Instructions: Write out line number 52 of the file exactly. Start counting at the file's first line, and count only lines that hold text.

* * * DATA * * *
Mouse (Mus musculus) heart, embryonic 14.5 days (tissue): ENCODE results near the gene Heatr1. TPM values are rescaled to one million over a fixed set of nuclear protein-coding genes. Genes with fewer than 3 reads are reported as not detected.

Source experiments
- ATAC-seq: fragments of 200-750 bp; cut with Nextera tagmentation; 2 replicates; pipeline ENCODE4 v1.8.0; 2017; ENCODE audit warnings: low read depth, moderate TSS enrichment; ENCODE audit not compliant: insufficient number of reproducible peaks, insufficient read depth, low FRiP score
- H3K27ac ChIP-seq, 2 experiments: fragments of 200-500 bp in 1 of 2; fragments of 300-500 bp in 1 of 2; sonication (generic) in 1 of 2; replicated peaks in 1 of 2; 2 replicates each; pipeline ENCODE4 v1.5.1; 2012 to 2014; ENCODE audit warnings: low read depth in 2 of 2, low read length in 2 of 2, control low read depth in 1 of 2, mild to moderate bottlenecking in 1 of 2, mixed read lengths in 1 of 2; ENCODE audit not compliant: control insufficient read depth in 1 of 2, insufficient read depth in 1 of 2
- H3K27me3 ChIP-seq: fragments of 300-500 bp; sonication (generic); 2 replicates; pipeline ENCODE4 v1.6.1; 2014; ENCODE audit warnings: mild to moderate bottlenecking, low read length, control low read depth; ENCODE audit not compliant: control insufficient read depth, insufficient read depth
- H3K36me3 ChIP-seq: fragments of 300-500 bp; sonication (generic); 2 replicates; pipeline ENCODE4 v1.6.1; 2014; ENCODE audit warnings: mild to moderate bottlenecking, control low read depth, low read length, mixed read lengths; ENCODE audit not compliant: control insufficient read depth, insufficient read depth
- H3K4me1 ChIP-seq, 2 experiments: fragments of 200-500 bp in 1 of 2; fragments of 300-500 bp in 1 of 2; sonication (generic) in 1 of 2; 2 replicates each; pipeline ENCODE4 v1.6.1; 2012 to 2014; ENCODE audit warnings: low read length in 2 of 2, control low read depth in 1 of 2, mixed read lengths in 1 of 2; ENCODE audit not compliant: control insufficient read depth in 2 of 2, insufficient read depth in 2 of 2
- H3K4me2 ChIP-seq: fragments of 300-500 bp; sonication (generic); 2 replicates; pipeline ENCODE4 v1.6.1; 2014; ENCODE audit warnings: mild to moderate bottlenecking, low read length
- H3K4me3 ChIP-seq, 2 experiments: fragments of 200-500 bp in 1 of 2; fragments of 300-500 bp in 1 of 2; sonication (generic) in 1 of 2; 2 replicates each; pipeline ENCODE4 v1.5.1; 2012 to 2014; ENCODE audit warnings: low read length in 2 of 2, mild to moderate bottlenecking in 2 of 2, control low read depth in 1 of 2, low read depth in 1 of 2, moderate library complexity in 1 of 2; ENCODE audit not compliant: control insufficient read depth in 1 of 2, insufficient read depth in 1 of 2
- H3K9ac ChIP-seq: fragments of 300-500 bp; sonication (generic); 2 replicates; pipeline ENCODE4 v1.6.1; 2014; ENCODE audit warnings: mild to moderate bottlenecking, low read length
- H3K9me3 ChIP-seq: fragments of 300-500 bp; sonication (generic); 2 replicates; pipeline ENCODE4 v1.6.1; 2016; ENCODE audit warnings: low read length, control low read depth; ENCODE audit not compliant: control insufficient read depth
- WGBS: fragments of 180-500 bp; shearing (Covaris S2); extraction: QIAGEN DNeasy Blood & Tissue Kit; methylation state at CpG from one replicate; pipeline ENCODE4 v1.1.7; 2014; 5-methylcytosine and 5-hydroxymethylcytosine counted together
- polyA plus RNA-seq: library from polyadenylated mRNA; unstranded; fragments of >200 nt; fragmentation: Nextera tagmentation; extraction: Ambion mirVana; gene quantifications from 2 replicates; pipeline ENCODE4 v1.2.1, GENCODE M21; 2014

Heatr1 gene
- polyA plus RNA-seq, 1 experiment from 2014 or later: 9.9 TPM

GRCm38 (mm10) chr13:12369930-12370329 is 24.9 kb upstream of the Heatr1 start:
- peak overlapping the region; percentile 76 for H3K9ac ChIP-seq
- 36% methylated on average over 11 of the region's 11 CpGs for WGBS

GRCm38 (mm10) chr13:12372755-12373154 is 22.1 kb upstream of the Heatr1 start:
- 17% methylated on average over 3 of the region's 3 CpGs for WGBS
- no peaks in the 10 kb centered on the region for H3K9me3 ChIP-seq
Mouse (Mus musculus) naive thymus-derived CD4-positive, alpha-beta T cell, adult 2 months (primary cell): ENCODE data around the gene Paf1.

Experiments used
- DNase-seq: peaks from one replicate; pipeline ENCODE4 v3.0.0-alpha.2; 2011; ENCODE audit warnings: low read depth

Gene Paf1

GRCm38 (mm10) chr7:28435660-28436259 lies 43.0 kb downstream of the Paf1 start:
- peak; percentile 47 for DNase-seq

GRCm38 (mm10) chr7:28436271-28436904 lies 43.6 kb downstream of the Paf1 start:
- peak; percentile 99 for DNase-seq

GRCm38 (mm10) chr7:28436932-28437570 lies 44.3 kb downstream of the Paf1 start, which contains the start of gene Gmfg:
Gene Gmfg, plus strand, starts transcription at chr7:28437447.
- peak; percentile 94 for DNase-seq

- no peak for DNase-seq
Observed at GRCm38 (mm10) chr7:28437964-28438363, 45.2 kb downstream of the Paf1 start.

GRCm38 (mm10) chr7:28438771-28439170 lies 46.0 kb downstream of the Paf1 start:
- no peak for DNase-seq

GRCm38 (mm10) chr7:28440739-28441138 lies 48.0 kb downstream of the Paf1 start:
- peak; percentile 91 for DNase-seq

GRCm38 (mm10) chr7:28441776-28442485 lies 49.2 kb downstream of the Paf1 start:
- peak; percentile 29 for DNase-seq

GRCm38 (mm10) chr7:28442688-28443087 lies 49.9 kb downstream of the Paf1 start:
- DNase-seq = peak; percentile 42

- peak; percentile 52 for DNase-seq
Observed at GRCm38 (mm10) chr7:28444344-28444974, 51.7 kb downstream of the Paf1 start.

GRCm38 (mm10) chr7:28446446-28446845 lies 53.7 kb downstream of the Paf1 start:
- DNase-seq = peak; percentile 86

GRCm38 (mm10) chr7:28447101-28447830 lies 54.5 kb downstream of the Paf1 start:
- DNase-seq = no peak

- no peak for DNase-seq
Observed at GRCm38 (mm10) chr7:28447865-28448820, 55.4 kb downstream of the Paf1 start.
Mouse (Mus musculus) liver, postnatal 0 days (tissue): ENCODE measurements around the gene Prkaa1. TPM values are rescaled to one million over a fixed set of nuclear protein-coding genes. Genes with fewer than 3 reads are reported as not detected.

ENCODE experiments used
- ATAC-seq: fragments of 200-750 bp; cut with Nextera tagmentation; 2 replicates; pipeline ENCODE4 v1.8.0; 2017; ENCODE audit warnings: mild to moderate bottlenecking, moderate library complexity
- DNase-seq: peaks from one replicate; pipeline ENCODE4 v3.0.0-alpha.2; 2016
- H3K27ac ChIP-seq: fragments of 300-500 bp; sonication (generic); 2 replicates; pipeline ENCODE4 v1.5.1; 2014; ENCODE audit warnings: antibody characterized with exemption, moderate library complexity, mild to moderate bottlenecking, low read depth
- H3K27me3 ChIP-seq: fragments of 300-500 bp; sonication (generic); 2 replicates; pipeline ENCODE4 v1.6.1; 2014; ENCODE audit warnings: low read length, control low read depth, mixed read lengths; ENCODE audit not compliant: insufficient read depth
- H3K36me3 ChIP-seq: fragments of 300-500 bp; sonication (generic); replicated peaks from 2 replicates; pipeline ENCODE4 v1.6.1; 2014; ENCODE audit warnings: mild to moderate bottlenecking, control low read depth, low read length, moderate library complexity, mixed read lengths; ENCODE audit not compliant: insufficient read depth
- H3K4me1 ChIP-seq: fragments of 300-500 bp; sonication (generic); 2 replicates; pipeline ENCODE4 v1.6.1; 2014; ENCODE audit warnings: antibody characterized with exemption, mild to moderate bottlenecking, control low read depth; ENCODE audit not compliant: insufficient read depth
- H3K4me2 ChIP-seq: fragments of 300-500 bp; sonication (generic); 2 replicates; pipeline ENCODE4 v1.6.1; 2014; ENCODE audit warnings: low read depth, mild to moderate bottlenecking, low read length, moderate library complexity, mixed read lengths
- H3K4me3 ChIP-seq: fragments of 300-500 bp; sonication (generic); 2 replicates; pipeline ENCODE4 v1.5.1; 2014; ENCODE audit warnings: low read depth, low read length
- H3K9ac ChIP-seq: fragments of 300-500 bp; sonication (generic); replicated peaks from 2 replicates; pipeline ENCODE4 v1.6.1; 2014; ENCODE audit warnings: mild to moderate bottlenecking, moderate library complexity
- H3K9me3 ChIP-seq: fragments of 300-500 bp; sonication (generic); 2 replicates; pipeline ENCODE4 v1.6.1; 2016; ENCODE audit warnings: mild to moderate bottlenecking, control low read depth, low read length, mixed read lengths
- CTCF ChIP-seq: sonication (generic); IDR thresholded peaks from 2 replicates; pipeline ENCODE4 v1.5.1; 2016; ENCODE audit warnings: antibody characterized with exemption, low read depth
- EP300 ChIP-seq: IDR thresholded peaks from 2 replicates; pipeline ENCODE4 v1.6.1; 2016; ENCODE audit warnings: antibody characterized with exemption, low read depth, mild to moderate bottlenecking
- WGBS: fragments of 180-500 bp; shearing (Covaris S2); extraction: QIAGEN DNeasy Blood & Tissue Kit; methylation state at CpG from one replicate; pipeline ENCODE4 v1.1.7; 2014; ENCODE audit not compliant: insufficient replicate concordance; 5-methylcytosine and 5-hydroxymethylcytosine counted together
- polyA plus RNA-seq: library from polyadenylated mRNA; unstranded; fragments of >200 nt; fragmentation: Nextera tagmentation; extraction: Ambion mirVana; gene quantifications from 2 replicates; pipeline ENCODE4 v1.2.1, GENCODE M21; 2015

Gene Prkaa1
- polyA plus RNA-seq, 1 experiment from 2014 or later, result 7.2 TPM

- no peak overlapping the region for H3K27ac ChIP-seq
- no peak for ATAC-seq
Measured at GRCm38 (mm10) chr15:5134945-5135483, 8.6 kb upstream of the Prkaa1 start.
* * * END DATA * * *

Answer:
ENCODE experiments used